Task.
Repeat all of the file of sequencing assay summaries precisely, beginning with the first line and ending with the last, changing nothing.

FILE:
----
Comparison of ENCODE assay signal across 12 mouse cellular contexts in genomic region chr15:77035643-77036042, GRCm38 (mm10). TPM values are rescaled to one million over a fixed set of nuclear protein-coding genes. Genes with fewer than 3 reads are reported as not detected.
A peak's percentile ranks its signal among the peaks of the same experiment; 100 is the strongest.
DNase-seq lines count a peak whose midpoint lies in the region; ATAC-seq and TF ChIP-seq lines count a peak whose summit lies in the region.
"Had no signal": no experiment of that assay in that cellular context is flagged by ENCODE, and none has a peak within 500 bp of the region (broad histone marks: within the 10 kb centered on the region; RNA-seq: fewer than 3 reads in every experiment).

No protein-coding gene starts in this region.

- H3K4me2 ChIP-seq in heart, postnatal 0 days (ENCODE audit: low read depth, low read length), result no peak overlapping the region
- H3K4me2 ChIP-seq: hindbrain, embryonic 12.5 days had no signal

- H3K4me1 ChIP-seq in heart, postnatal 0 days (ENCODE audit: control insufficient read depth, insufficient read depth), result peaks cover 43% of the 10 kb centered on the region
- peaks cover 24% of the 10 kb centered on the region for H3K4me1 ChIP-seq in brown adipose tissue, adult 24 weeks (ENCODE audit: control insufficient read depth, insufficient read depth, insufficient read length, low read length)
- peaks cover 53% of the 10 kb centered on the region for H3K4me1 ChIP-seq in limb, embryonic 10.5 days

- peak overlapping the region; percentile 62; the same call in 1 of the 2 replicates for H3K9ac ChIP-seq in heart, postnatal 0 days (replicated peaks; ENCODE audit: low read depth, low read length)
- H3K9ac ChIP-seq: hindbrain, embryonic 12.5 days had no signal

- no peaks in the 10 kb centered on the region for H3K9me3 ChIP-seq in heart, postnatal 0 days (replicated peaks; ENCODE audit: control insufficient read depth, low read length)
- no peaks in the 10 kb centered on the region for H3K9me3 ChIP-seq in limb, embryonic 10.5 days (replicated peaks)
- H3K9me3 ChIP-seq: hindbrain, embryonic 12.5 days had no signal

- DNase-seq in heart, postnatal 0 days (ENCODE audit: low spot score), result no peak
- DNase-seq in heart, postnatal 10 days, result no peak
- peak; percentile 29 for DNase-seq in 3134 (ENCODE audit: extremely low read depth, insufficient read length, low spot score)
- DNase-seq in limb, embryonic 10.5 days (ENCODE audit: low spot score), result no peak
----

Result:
Comparison of ENCODE assay signal across 12 mouse cellular contexts in genomic region chr15:77035643-77036042, GRCm38 (mm10). TPM values are rescaled to one million over a fixed set of nuclear protein-coding genes. Genes with fewer than 3 reads are reported as not detected.
A peak's percentile ranks its signal among the peaks of the same experiment; 100 is the strongest.
DNase-seq lines count a peak whose midpoint lies in the region; ATAC-seq and TF ChIP-seq lines count a peak whose summit lies in the region.
"Had no signal": no experiment of that assay in that cellular context is flagged by ENCODE, and none has a peak within 500 bp of the region (broad histone marks: within the 10 kb centered on the region; RNA-seq: fewer than 3 reads in every experiment).

No protein-coding gene starts in this region.

- H3K4me2 ChIP-seq in heart, postnatal 0 days (ENCODE audit: low read depth, low read length), result no peak overlapping the region
- H3K4me2 ChIP-seq: hindbrain, embryonic 12.5 days had no signal

- H3K4me1 ChIP-seq in heart, postnatal 0 days (ENCODE audit: control insufficient read depth, insufficient read depth), result peaks cover 43% of the 10 kb centered on the region
- peaks cover 24% of the 10 kb centered on the region for H3K4me1 ChIP-seq in brown adipose tissue, adult 24 weeks (ENCODE audit: control insufficient read depth, insufficient read depth, insufficient read length, low read length)
- peaks cover 53% of the 10 kb centered on the region for H3K4me1 ChIP-seq in limb, embryonic 10.5 days

- peak overlapping the region; percentile 62; the same call in 1 of the 2 replicates for H3K9ac ChIP-seq in heart, postnatal 0 days (replicated peaks; ENCODE audit: low read depth, low read length)
- H3K9ac ChIP-seq: hindbrain, embryonic 12.5 days had no signal

- no peaks in the 10 kb centered on the region for H3K9me3 ChIP-seq in heart, postnatal 0 days (replicated peaks; ENCODE audit: control insufficient read depth, low read length)
- no peaks in the 10 kb centered on the region for H3K9me3 ChIP-seq in limb, embryonic 10.5 days (replicated peaks)
- H3K9me3 ChIP-seq: hindbrain, embryonic 12.5 days had no signal

- DNase-seq in heart, postnatal 0 days (ENCODE audit: low spot score), result no peak
- DNase-seq in heart, postnatal 10 days, result no peak
- peak; percentile 29 for DNase-seq in 3134 (ENCODE audit: extremely low read depth, insufficient read length, low spot score)
- DNase-seq in limb, embryonic 10.5 days (ENCODE audit: low spot score), result no peak